Belgium (Brussels Morning Newspaper) The Kremlin announced on Friday that it will introduce retaliatory sanctions on all western nations which have imposed sanctions against Moscow over its invasion of Ukraine.
Kremlin spokesman Dmitry Peskov said that western sanctions will, indeed, cause problems for Russia, but that they would be solvable, as Moscow has reduced its dependence on foreign imports.
His announcement came as the EU was reportedly planning a third round of sanctions against Russia, to complement the first round implemented after Russian recognition of two rebel territories in Ukraine, and the second, agreed on Thursday evening after the Russian military rolled into Ukraine in a full-scale invasion.
The next wave of sanctions will include asset freezes for President Vladimir Putin and his Foreign Minister, Sergey Lavrov. Reportedly, the sanctions will not include travel bans for Putin and Lavrov, since the goal is to keep a symbolic door open for future diplomatic efforts.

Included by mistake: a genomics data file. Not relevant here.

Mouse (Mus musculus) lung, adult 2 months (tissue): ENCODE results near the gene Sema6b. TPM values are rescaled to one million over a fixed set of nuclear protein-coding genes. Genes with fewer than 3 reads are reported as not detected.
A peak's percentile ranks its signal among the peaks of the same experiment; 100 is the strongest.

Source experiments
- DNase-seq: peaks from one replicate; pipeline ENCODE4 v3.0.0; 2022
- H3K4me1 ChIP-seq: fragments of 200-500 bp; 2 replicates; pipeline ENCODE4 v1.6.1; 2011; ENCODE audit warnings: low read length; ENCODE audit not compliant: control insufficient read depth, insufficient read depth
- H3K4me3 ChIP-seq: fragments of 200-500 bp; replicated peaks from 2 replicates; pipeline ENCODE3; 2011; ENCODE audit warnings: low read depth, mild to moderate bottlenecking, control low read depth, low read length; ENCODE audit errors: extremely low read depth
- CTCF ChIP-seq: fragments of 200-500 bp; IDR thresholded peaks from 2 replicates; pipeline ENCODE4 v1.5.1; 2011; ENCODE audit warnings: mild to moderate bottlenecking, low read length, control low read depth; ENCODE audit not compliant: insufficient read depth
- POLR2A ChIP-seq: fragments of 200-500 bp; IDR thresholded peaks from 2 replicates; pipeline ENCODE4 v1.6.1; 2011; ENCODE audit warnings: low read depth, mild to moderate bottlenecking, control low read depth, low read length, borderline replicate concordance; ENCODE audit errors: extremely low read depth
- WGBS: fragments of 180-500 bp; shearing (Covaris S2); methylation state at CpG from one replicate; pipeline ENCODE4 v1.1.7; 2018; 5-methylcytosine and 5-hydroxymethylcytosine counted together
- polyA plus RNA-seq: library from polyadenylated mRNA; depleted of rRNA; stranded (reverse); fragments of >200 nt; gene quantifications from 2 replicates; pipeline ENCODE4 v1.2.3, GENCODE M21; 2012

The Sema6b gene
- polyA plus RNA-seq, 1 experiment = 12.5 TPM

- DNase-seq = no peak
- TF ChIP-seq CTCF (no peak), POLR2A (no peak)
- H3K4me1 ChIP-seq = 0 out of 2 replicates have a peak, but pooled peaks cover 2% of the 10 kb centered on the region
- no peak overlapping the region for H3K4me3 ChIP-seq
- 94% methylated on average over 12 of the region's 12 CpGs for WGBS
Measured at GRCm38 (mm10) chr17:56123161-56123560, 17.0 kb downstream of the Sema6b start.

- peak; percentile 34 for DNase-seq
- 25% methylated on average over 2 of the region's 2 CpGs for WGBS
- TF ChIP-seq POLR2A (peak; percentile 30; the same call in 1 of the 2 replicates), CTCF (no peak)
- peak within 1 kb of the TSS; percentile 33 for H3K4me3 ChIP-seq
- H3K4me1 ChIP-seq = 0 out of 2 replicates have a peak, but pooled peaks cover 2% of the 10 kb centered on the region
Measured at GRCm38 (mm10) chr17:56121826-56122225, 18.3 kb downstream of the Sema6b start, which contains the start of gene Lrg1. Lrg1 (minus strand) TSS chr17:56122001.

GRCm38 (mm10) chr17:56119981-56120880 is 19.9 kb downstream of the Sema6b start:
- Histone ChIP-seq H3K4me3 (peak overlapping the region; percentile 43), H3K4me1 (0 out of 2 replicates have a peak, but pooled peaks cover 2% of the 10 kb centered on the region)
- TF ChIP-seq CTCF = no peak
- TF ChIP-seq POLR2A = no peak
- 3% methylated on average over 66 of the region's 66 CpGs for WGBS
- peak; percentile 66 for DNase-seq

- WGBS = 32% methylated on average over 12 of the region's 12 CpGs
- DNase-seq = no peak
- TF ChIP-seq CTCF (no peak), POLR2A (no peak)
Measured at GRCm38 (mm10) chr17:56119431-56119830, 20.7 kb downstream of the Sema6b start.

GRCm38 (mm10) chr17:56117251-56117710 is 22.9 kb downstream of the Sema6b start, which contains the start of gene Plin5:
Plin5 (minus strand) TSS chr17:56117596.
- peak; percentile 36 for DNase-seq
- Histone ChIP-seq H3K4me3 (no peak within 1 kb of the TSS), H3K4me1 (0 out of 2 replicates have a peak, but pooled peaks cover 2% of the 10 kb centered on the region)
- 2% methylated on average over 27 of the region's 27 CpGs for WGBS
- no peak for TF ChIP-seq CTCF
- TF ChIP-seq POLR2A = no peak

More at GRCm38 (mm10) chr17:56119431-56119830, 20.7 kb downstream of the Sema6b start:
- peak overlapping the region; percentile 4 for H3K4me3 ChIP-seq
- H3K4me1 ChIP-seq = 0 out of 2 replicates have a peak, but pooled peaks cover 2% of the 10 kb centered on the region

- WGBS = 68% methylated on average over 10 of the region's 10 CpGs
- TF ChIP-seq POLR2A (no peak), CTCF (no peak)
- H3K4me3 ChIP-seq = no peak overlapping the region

France’s Finance Minister, Bruno Le Maire, told his EU counterparts at a meeting in Paris that removing Russia from the SWIFT international banking transaction system remained an option, but that it should only be used as a last resort.
With Russia’s economy dwarfed by the EU’s economic output, any retaliatory sanctions against European states will likely harm Moscow more than Brussels. While Russia has very low foreign debt levels, and more than 643 billion dollars in currency reserves, analysts are generally of the opinion that its economy will eventually suffer from western sanctions, hobbling the country’s growth potential in the longer run.
Despite healthy economic figures, Russian household incomes remain below 2014 levels, which was when Moscow was first hit by western sanctions after it annexed the Ukrainian Crimea peninsula. Income levels are thought likely to drop further as the impact of western sanctions reaches more and more segments of the Russian economy.